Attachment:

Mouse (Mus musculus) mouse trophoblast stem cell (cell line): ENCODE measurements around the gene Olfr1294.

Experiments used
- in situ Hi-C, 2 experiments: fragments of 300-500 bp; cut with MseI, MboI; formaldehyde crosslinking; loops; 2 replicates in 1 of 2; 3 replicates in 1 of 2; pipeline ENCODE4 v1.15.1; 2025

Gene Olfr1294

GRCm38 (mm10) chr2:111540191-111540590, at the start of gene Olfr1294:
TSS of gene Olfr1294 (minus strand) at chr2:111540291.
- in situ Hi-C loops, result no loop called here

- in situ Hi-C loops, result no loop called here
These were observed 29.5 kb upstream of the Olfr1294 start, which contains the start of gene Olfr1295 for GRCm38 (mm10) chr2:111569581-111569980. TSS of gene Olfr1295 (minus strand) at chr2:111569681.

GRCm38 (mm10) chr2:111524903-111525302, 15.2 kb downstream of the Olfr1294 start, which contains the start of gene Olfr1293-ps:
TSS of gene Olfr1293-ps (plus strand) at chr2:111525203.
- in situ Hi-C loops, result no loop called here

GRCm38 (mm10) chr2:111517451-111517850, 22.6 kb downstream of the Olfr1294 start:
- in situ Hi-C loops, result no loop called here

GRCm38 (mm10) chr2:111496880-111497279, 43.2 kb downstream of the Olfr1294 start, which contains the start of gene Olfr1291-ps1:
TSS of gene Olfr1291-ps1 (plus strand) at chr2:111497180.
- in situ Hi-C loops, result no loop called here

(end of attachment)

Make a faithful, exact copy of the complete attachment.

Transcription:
Mouse (Mus musculus) mouse trophoblast stem cell (cell line): ENCODE measurements around the gene Olfr1294.

Experiments used
- in situ Hi-C, 2 experiments: fragments of 300-500 bp; cut with MseI, MboI; formaldehyde crosslinking; loops; 2 replicates in 1 of 2; 3 replicates in 1 of 2; pipeline ENCODE4 v1.15.1; 2025

Gene Olfr1294

GRCm38 (mm10) chr2:111540191-111540590, at the start of gene Olfr1294:
TSS of gene Olfr1294 (minus strand) at chr2:111540291.
- in situ Hi-C loops, result no loop called here

- in situ Hi-C loops, result no loop called here
These were observed 29.5 kb upstream of the Olfr1294 start, which contains the start of gene Olfr1295 for GRCm38 (mm10) chr2:111569581-111569980. TSS of gene Olfr1295 (minus strand) at chr2:111569681.

GRCm38 (mm10) chr2:111524903-111525302, 15.2 kb downstream of the Olfr1294 start, which contains the start of gene Olfr1293-ps:
TSS of gene Olfr1293-ps (plus strand) at chr2:111525203.
- in situ Hi-C loops, result no loop called here

GRCm38 (mm10) chr2:111517451-111517850, 22.6 kb downstream of the Olfr1294 start:
- in situ Hi-C loops, result no loop called here

GRCm38 (mm10) chr2:111496880-111497279, 43.2 kb downstream of the Olfr1294 start, which contains the start of gene Olfr1291-ps1:
TSS of gene Olfr1291-ps1 (plus strand) at chr2:111497180.
- in situ Hi-C loops, result no loop called here